"alcohol fuelled" - what does it mean?

Former AFL player Shannon Grant pleads guilty to assaulting ex-partner
By Zalika Rizmal
Updated 37 minutes ago

Former North Melbourne player Shannon Grant outside the Moorabbin Magistrates’ Court.
PHOTO: Shannon Grant pleaded guilty to seven charges in the Moorabbin Magistrates’ Court. (AAP: Ellen Smith)
Former AFL star Shannon Grant has been granted bail while he appeals a six-month jail sentence for assaulting his former partner.

The 41-year-old North Melbourne premiership player faced the Moorabbin Magistrates’ Court and pleaded guilty to seven charges, including unlawful assault and recklessly causing injury.

He admitted to assaulting his former partner on several occasions between June and December last year, including stomping on her foot at a Victorian resort in December.

Magistrate Thomas Barrett sentenced Grant to six month in jail but his lawyers filed an urgent appeal against the ruling.

He was granted bail and will reappear in August.

Grant played 301 games for North Melbourne and Sydney between 1995 and 2008.

He was part of the Kangaroos’ 1999 premiership team, winning the Norm Smith Medal for best on ground.

He also met James Hird a couple of times. James Hird is/was the controversial former disgraced controversial key figure in the controversial Essendon Supplements Saga. Essendon and James Hird are allegedly evil. And Shannon Grant had some association with them, alongside the notorious Stepp-Hhen Dank.

Dogs are awesome creatures, on the whole.

But this creature. Ohhhh what a sea nut. More Skipworth types, less cing canute types mentoring our young fellas please. Allegedly.

Pleads guilty, gets sentenced, then appeals. Is there something missing here?

I think the judge went against the recommended sentence from the DPP

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Ok, that should have been the article.

Don’t quote me, I wasn’t paying that much attention to the news. It’s the only thing that would make sense though

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Thought this was a new Lindsey thomas thread.


Judges are some of the biggest idiots in the state.

How do they omit the fact that he was part of the coaching setup at Essendon/Bendigo, and then draw some cause and effect conclusions?

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Andrew Lovett style

Focus on alcohol in Shannon Grant case sparks anger from family violence groups

By Sarah Farnsworth

Updated about an hour ago

Shannon Grant dressed in a suit as he leaves court. Photo: Shannon Grant avoided jail after his original sentence was overturned. (AAP: Daniel Crosling)

Related Story: Ex-AFL star Shannon Grant avoids prison sentence for assaulting ex-partner

Related Story: As women keep dying in family violence, Victoria’s police chief proposes a big change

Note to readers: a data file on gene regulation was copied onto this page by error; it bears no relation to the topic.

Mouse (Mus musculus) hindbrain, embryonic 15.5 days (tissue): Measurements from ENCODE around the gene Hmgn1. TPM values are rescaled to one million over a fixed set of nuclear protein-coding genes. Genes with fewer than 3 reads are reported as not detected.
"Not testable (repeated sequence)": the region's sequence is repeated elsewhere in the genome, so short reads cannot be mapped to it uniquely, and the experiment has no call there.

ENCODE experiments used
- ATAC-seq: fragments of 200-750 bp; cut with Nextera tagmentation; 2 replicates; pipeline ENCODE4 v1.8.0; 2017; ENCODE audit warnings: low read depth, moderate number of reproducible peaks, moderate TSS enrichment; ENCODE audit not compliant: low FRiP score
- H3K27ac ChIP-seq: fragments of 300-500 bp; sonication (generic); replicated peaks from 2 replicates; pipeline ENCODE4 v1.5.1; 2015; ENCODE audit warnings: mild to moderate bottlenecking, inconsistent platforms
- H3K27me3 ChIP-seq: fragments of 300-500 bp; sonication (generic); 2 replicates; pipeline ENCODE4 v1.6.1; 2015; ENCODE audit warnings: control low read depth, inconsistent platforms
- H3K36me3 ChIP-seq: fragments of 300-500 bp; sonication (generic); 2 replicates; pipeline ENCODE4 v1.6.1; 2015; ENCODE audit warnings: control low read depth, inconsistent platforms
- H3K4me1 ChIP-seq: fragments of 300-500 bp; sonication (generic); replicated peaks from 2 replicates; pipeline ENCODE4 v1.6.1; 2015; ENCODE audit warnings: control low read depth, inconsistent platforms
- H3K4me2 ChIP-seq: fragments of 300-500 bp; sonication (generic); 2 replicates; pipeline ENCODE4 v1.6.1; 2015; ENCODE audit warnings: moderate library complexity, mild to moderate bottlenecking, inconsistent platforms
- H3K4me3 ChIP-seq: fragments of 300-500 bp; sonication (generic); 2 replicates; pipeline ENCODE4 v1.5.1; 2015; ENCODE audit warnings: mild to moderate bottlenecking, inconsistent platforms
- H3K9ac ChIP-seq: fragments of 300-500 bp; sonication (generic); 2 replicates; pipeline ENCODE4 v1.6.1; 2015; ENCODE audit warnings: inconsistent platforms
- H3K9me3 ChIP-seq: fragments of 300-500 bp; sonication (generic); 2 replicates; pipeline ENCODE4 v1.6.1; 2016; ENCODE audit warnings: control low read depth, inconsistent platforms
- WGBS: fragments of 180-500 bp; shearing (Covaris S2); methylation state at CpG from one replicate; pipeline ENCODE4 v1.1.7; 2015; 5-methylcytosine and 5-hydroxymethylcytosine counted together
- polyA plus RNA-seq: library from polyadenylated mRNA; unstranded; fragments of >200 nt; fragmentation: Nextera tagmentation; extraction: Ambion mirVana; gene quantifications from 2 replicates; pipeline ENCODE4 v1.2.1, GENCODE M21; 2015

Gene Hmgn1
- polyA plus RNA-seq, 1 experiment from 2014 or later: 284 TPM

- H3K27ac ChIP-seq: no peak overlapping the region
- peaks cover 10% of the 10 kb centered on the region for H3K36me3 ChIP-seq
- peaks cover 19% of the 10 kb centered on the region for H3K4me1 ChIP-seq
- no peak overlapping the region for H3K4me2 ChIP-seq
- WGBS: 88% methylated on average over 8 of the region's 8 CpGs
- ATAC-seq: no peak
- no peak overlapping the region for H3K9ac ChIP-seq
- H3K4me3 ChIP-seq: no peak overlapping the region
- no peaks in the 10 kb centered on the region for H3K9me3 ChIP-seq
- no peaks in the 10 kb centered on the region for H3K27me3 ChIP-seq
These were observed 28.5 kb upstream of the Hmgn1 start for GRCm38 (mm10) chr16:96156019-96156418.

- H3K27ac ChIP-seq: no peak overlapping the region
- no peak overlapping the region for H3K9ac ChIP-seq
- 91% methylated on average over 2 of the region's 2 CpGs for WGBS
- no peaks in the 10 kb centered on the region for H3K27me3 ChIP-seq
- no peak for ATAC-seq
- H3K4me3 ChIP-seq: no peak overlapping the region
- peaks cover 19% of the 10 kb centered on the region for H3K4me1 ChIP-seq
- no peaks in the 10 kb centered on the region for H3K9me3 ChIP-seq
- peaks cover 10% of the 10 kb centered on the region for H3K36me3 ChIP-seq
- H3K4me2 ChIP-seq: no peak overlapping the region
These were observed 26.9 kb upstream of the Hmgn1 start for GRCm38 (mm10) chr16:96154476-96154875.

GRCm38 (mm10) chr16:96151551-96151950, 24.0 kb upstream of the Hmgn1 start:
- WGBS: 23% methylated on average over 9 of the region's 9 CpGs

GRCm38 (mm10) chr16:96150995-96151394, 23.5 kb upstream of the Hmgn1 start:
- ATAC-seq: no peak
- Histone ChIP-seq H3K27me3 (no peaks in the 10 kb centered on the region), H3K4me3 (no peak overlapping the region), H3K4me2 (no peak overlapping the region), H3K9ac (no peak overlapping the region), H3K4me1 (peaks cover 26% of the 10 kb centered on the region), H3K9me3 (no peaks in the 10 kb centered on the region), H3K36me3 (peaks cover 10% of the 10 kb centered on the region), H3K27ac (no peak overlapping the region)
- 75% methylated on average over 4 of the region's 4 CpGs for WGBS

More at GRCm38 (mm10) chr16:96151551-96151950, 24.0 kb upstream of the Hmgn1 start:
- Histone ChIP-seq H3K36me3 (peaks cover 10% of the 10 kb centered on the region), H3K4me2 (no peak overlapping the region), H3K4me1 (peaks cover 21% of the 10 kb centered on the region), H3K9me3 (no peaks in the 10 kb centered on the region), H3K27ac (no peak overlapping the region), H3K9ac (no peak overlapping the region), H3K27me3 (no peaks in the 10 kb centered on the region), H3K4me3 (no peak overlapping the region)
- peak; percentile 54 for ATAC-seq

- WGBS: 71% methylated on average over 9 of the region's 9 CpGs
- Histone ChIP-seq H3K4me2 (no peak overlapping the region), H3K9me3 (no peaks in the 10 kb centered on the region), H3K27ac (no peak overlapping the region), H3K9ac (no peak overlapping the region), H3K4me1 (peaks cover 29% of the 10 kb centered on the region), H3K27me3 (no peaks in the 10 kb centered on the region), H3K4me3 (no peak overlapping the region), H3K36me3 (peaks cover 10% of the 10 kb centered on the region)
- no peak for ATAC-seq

So far today police in Australia would have dealt with on average 225 domestic violence matters

Learn more about these numbers.

The former partner of AFL premiership player Shannon Grant is still recovering from the violence he subjected her too.

The premiership player and Norm Smith Medal winner admitted in court to assaulting her in jealous rages that turned violent on three separate occasions last year.

Last week, instead of being escorted into custody, Grant walked from court after his original six-month sentence was overturned on appeal.

But it was the judge’s emphasis on his behaviour being a drunken “loss of control” that family violence groups have warned sends a dangerous message.

County Court Judge Susan Cohen said the assaults inflicted by Grant reflected “a loss of control rather than deliberate aggressiveness” and the underlying cause was his excessive drinking.

But chief executive of family violence group Our Watch, Patty Kimberley, said people do not turn into abusers “for the night”.

“Time and time again highly respected research and real-life examples clearly tell us that perpetrators of violence against women don’t take one-too-many sips of alcohol, lose control or mysteriously turn into abusers for the night,” she said.

“While alcohol can and does exacerbate violence, labelling it as a driver is dangerous and not based on evidence.”

The Royal Commission into Family Violence found violence against a partner is underpinned by repeated coercion, control and domination.

The commission found it was attitudes towards women and a tolerance for violence that were crucial factors, and while alcohol was likely to “fuel or exacerbate” violence, it was not a cause.

In Grant’s case, the 41-year-old admitted he had used force repeatedly against his then-girlfriend as he tried to grab her phone to check her messages.

On one occasion she was left so badly bruised she did not leave the house for a fortnight.

A jealous argument on the beach about who she had been contacting was so loud and aggressive the police were called.

A month later, he wrestled her in a hotel bathroom trying to grab her phone and stomped on her with his foot.

She landed so hard against the floor, with him on top of her, she also injured her hip, elbow and foot injuries.

The court heard she is yet to recover from the emotional scars.

Attitudes towards women ‘must change’

Judge Cohen overturned Grant’s original jail term and replaced it with a two-year community corrections order.